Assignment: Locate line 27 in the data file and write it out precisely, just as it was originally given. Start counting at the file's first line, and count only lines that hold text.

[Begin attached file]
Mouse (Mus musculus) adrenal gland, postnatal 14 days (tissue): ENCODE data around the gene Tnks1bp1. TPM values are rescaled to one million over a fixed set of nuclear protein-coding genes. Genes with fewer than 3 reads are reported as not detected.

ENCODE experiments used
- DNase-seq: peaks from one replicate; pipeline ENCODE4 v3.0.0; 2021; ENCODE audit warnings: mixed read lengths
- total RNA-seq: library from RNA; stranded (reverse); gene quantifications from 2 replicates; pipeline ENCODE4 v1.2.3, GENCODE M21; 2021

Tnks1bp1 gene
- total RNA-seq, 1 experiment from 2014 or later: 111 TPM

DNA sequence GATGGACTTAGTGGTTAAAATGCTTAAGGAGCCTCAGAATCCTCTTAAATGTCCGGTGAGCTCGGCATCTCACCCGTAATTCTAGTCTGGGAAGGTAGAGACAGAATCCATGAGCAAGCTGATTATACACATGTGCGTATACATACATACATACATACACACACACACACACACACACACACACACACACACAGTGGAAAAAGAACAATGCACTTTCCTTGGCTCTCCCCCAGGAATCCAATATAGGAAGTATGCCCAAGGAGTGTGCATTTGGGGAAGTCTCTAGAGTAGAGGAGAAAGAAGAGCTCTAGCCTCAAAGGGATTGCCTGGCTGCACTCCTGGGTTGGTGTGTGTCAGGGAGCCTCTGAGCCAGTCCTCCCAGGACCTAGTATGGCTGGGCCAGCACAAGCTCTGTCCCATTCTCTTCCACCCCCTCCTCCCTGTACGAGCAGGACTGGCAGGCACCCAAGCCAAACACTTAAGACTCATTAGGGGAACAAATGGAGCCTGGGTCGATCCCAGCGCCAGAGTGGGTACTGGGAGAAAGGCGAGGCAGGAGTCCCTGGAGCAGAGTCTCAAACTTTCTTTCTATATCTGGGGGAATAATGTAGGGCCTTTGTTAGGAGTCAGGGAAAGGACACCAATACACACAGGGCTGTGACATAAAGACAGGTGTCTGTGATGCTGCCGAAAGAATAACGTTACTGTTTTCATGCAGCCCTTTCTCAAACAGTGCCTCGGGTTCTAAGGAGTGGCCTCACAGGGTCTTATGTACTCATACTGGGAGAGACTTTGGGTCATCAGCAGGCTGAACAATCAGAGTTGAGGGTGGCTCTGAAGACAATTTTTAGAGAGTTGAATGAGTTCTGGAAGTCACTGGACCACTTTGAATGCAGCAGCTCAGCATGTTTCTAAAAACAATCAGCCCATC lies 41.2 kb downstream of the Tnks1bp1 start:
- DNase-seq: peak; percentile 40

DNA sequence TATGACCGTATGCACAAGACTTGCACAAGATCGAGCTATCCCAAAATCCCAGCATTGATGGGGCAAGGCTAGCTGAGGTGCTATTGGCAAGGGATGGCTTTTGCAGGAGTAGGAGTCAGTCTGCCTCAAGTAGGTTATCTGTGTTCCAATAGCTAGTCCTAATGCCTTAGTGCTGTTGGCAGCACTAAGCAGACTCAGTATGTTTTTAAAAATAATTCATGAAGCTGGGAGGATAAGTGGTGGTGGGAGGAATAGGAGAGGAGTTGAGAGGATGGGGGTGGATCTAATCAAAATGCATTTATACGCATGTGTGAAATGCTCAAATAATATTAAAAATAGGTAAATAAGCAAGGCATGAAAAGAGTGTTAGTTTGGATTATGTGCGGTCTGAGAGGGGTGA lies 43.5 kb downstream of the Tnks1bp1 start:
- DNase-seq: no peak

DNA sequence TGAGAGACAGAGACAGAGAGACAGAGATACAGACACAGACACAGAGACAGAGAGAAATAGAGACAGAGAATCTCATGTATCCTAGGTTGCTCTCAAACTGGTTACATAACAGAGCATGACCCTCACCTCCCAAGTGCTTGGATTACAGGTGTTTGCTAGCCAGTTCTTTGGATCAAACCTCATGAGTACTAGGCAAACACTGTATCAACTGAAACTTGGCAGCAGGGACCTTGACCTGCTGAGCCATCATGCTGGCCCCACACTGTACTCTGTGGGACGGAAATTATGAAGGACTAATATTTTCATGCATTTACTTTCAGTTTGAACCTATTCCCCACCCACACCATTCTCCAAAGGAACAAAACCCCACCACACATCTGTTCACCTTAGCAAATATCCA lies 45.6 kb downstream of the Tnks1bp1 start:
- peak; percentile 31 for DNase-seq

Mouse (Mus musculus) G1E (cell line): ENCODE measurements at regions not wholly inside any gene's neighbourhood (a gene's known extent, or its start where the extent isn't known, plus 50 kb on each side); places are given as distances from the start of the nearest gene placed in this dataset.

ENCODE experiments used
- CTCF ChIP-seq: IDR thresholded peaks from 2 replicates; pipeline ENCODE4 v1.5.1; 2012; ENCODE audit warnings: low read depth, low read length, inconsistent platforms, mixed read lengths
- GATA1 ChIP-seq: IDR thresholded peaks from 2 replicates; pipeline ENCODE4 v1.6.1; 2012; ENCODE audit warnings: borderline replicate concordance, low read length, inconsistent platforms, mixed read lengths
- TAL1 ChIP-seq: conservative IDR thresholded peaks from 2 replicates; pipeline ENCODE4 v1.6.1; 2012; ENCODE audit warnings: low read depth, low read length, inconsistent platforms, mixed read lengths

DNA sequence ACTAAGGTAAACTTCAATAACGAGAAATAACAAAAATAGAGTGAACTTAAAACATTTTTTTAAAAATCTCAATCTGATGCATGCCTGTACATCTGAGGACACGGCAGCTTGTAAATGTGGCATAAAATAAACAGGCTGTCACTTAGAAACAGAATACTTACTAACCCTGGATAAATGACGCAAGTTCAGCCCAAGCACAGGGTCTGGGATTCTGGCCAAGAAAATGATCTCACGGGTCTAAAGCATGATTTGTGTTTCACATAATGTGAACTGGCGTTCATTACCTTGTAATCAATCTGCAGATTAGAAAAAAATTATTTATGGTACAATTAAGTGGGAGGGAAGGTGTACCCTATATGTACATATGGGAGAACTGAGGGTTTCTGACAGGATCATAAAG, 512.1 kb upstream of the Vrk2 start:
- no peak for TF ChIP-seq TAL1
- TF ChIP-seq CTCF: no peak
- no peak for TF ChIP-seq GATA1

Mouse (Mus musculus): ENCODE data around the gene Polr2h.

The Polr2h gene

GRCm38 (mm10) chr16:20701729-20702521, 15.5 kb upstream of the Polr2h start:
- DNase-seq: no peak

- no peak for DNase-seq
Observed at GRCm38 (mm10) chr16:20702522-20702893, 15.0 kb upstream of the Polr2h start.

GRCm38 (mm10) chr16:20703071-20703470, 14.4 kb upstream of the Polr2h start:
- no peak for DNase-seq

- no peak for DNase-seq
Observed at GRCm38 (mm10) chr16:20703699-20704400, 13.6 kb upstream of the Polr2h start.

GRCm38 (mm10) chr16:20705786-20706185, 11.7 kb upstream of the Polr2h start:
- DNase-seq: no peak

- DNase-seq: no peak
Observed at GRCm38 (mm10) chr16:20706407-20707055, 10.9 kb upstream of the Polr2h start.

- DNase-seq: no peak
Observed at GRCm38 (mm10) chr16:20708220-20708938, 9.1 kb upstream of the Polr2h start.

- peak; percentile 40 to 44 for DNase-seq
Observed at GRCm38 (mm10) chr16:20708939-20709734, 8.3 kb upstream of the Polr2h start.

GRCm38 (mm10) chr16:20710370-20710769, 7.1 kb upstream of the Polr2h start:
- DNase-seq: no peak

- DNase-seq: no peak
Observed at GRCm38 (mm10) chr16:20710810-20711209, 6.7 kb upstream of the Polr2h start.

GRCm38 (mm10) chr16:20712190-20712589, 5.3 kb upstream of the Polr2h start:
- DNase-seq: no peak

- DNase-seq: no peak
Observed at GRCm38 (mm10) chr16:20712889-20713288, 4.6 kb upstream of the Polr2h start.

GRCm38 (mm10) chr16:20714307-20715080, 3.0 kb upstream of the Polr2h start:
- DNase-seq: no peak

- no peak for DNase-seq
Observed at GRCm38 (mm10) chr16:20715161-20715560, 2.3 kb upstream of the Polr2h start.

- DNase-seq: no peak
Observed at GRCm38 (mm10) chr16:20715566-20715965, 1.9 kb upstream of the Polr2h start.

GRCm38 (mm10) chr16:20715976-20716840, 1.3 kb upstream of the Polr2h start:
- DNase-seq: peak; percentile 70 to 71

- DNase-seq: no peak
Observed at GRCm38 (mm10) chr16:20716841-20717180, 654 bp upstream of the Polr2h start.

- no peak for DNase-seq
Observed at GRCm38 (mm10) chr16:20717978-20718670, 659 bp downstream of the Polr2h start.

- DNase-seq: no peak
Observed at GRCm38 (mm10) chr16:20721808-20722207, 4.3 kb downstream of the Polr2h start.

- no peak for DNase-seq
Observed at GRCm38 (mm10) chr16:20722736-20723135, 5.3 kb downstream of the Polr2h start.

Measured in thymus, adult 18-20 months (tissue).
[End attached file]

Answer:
Observed at GRCm38 (mm10) chr16:20702522-20702893, 15.0 kb upstream of the Polr2h start.